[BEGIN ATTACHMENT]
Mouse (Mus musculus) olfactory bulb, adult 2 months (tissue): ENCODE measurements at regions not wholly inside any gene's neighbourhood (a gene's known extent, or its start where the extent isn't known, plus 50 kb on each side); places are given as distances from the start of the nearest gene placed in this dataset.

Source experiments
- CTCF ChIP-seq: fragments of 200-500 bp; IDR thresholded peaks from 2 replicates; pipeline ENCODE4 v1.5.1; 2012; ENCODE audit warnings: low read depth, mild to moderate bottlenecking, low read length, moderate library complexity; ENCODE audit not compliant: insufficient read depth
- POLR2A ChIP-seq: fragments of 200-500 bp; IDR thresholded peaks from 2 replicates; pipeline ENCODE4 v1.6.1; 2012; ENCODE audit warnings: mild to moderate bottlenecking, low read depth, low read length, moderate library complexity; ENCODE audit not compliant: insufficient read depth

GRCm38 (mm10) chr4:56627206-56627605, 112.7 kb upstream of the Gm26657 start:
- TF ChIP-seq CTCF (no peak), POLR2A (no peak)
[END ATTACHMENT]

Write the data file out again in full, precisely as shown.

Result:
Mouse (Mus musculus) olfactory bulb, adult 2 months (tissue): ENCODE measurements at regions not wholly inside any gene's neighbourhood (a gene's known extent, or its start where the extent isn't known, plus 50 kb on each side); places are given as distances from the start of the nearest gene placed in this dataset.

Source experiments
- CTCF ChIP-seq: fragments of 200-500 bp; IDR thresholded peaks from 2 replicates; pipeline ENCODE4 v1.5.1; 2012; ENCODE audit warnings: low read depth, mild to moderate bottlenecking, low read length, moderate library complexity; ENCODE audit not compliant: insufficient read depth
- POLR2A ChIP-seq: fragments of 200-500 bp; IDR thresholded peaks from 2 replicates; pipeline ENCODE4 v1.6.1; 2012; ENCODE audit warnings: mild to moderate bottlenecking, low read depth, low read length, moderate library complexity; ENCODE audit not compliant: insufficient read depth

GRCm38 (mm10) chr4:56627206-56627605, 112.7 kb upstream of the Gm26657 start:
- TF ChIP-seq CTCF (no peak), POLR2A (no peak)